And I concur, this map is truly wonderful, and it not only supplements the existence of a world that you can spend days reading into and exploring, but also adds to the excitement that there is this visual representation of something so grand and well thought out.

    • Hello Mr/Ms Anon. You’re right in saying that I shouldn’t be too quick to judge some rivers appeared randomly. After all, Mother Nature is full of mysteries and anomalies and girly hormones. I just remember staring at some of them wondering, how’d that one get there? It’s just that I might have relied too much on the “hillshade” and I keep forgetting that dragons and witches and mini ice ages exist in this place. So if there’s a beach on top of a mountain, we shouldn’t find it too incredible. There is one thing that the map-maker could have added: the family crests of the clans that dominate Westeros strategically placed to encompass (not extensively) their respective territories. Thank you for your comment, it is much appreciated, specially since you’re familiar with GoT, too. I’d like to say keep warm ’cause Winter is coming, but it’s too hot here in the real world. 🙂

  2. First of all kudos to the title of this essay. Westeros is very much real to me as I have spent many hours living beyond the wall.

    The topography and climate of Westeros not only provide the boundaries of the Seven Kingdoms, but also helps in creating the character of the cultures located within them. With that said, it is essential that a topographic map supplements this ‘reality’ presented by the novels.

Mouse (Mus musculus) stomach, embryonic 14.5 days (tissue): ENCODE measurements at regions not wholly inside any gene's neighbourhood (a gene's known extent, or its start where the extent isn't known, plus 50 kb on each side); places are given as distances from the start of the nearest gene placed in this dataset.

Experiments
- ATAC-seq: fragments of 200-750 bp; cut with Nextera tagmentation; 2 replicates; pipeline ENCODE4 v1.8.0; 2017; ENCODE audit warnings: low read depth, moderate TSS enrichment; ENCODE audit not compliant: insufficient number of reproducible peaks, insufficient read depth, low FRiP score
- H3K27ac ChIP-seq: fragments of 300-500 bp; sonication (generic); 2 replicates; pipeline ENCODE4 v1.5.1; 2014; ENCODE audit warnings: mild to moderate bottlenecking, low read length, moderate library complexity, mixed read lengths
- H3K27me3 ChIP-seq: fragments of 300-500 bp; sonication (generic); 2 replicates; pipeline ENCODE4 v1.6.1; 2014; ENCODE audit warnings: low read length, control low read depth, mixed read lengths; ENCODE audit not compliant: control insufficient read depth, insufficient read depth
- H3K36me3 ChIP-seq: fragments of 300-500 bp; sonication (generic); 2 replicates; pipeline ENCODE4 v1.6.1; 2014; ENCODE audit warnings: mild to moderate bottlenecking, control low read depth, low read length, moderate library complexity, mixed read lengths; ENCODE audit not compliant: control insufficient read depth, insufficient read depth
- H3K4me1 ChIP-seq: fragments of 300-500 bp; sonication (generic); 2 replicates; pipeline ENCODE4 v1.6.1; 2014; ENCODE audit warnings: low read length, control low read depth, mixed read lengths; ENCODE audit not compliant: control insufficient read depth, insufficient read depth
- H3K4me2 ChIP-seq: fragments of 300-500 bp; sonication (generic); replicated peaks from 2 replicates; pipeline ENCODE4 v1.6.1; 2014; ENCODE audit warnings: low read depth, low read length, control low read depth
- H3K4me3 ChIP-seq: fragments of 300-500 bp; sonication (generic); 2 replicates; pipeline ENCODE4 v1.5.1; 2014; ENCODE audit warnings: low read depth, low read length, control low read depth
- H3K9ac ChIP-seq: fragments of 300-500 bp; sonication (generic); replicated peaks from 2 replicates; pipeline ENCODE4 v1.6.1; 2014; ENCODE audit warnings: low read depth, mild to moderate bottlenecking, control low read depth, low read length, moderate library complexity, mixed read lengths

If we were to explore Westeros,using a map to do so, would not necessarily need to be complete in terms of titles and such. In that regard, we think about what the situation calls for and what is it we want to show. What is the ‘reality’ or reality that we want to present? This should be a concern among map users and most importantly map makers.

    • Mr Garcia, if it’s GoT’s reality that had to be represented, it would be of where and when and how the best characters died (kidding). Well died is a kind word, since being killed off is more accurate. George Martin can be so heartless sometimes. But if we think of this map as something for the non-readers or those who haven’t watched the show yet, what would they get from it? I imagine it would just be like every other map for them, though I doubt that the map-maker made this with them in mind. As for us fans of the books and show, we’d skip the introductions and criticisms and jump right into our own little worlds. As you said, the topography and climate of the kingdoms make them unique and distinguishable. We’d conjure up the castles, landscapes and characters in our head as our eyes scan the map from place to place. I believe it’s a map that triggers one’s imagination, and the marvelous design of it sets the initial spark. Much thanks for the review!